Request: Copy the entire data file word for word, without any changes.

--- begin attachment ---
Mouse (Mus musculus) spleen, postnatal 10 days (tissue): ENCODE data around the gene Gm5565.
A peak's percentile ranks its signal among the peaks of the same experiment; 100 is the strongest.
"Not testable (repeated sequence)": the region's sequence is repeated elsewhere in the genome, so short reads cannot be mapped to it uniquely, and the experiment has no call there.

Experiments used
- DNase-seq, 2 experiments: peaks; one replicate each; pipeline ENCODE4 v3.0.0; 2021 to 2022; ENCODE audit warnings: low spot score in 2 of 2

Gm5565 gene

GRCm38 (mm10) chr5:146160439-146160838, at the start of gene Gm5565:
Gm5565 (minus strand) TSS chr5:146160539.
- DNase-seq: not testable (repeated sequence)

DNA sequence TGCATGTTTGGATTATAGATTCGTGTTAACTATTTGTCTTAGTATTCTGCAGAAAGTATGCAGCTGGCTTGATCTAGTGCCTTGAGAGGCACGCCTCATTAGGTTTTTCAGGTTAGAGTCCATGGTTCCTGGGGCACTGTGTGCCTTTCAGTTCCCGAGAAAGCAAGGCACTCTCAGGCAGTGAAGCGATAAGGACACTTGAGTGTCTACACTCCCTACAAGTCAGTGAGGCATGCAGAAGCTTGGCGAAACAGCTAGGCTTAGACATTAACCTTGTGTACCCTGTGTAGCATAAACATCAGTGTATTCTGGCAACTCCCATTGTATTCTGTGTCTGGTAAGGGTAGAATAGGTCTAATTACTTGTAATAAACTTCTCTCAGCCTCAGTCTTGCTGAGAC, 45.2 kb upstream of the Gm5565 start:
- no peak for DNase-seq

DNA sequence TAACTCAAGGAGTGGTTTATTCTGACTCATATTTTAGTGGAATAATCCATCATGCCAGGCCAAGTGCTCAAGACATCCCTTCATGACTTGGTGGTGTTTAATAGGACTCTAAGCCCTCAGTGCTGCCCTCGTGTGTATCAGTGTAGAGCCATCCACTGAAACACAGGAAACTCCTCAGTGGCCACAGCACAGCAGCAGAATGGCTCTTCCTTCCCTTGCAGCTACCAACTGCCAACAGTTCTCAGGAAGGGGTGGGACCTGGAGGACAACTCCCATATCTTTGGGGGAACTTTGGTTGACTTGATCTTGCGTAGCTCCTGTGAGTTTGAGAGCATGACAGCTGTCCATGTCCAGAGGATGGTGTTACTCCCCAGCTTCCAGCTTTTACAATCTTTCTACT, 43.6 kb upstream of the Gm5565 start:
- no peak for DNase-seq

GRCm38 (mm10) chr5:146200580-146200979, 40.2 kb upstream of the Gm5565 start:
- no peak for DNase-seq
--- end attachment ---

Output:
Mouse (Mus musculus) spleen, postnatal 10 days (tissue): ENCODE data around the gene Gm5565.
A peak's percentile ranks its signal among the peaks of the same experiment; 100 is the strongest.
"Not testable (repeated sequence)": the region's sequence is repeated elsewhere in the genome, so short reads cannot be mapped to it uniquely, and the experiment has no call there.

Experiments used
- DNase-seq, 2 experiments: peaks; one replicate each; pipeline ENCODE4 v3.0.0; 2021 to 2022; ENCODE audit warnings: low spot score in 2 of 2

Gm5565 gene

GRCm38 (mm10) chr5:146160439-146160838, at the start of gene Gm5565:
Gm5565 (minus strand) TSS chr5:146160539.
- DNase-seq: not testable (repeated sequence)

DNA sequence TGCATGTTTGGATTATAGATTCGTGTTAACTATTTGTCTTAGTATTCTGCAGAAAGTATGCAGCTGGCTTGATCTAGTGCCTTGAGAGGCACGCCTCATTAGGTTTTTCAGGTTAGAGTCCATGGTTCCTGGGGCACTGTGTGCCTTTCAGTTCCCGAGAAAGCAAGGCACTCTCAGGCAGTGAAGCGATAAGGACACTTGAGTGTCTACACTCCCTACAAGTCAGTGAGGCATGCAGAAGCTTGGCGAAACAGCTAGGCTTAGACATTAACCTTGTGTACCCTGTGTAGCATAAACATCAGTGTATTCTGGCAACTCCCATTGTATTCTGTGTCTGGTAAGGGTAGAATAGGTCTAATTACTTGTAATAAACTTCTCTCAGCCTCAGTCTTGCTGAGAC, 45.2 kb upstream of the Gm5565 start:
- no peak for DNase-seq

DNA sequence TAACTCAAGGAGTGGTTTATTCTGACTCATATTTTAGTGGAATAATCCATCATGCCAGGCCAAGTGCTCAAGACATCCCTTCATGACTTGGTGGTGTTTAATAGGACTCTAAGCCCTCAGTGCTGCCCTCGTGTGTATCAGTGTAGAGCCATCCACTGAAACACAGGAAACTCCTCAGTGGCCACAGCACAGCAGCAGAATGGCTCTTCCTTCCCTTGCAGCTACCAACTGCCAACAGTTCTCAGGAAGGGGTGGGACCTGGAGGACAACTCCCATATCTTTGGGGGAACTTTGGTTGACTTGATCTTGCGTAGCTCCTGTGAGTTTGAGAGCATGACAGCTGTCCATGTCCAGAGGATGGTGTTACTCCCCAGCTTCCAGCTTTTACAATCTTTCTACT, 43.6 kb upstream of the Gm5565 start:
- no peak for DNase-seq

GRCm38 (mm10) chr5:146200580-146200979, 40.2 kb upstream of the Gm5565 start:
- no peak for DNase-seq